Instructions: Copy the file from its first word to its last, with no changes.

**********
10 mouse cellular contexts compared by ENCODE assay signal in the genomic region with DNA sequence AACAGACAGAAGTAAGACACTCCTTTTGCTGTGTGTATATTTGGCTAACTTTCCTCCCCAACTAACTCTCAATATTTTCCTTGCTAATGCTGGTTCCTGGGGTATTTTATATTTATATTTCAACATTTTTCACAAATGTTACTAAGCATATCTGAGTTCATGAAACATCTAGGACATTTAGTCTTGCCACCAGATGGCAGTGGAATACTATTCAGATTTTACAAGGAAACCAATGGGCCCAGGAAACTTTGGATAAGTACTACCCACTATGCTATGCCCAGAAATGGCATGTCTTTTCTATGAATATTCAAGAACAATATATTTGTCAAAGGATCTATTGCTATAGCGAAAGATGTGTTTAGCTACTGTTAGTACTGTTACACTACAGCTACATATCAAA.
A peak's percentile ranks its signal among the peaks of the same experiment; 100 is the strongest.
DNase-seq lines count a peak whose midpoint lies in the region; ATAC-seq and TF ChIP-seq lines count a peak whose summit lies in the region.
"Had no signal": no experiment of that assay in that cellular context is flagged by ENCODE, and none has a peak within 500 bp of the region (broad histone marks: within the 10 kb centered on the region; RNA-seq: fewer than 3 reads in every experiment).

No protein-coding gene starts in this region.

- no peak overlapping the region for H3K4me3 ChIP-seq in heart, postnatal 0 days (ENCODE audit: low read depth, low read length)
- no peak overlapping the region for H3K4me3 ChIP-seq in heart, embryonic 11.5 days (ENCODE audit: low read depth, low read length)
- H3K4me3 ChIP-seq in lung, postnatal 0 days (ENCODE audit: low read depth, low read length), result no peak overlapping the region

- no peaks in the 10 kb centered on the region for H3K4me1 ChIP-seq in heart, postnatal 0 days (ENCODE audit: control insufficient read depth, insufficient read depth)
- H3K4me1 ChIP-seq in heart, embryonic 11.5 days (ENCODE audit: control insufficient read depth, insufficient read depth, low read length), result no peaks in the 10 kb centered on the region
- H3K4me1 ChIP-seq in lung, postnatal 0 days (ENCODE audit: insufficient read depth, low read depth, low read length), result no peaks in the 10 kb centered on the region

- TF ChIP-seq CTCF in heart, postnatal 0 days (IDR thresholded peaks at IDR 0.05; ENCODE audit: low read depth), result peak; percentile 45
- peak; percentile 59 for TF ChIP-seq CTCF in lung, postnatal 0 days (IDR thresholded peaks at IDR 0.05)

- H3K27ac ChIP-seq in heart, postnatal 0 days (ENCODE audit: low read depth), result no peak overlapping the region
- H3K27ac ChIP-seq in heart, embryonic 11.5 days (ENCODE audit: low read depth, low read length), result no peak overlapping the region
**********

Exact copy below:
10 mouse cellular contexts compared by ENCODE assay signal in the genomic region with DNA sequence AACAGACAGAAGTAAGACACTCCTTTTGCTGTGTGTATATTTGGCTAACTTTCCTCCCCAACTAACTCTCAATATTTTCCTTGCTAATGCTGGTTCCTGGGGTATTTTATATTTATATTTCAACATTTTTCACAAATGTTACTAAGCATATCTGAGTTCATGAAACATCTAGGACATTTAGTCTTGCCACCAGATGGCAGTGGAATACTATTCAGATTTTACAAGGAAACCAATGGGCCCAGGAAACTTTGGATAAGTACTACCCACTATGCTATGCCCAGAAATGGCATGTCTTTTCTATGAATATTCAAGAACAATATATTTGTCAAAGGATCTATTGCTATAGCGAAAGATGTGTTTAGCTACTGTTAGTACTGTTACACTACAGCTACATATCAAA.
A peak's percentile ranks its signal among the peaks of the same experiment; 100 is the strongest.
DNase-seq lines count a peak whose midpoint lies in the region; ATAC-seq and TF ChIP-seq lines count a peak whose summit lies in the region.
"Had no signal": no experiment of that assay in that cellular context is flagged by ENCODE, and none has a peak within 500 bp of the region (broad histone marks: within the 10 kb centered on the region; RNA-seq: fewer than 3 reads in every experiment).

No protein-coding gene starts in this region.

- no peak overlapping the region for H3K4me3 ChIP-seq in heart, postnatal 0 days (ENCODE audit: low read depth, low read length)
- no peak overlapping the region for H3K4me3 ChIP-seq in heart, embryonic 11.5 days (ENCODE audit: low read depth, low read length)
- H3K4me3 ChIP-seq in lung, postnatal 0 days (ENCODE audit: low read depth, low read length), result no peak overlapping the region

- no peaks in the 10 kb centered on the region for H3K4me1 ChIP-seq in heart, postnatal 0 days (ENCODE audit: control insufficient read depth, insufficient read depth)
- H3K4me1 ChIP-seq in heart, embryonic 11.5 days (ENCODE audit: control insufficient read depth, insufficient read depth, low read length), result no peaks in the 10 kb centered on the region
- H3K4me1 ChIP-seq in lung, postnatal 0 days (ENCODE audit: insufficient read depth, low read depth, low read length), result no peaks in the 10 kb centered on the region

- TF ChIP-seq CTCF in heart, postnatal 0 days (IDR thresholded peaks at IDR 0.05; ENCODE audit: low read depth), result peak; percentile 45
- peak; percentile 59 for TF ChIP-seq CTCF in lung, postnatal 0 days (IDR thresholded peaks at IDR 0.05)

- H3K27ac ChIP-seq in heart, postnatal 0 days (ENCODE audit: low read depth), result no peak overlapping the region
- H3K27ac ChIP-seq in heart, embryonic 11.5 days (ENCODE audit: low read depth, low read length), result no peak overlapping the region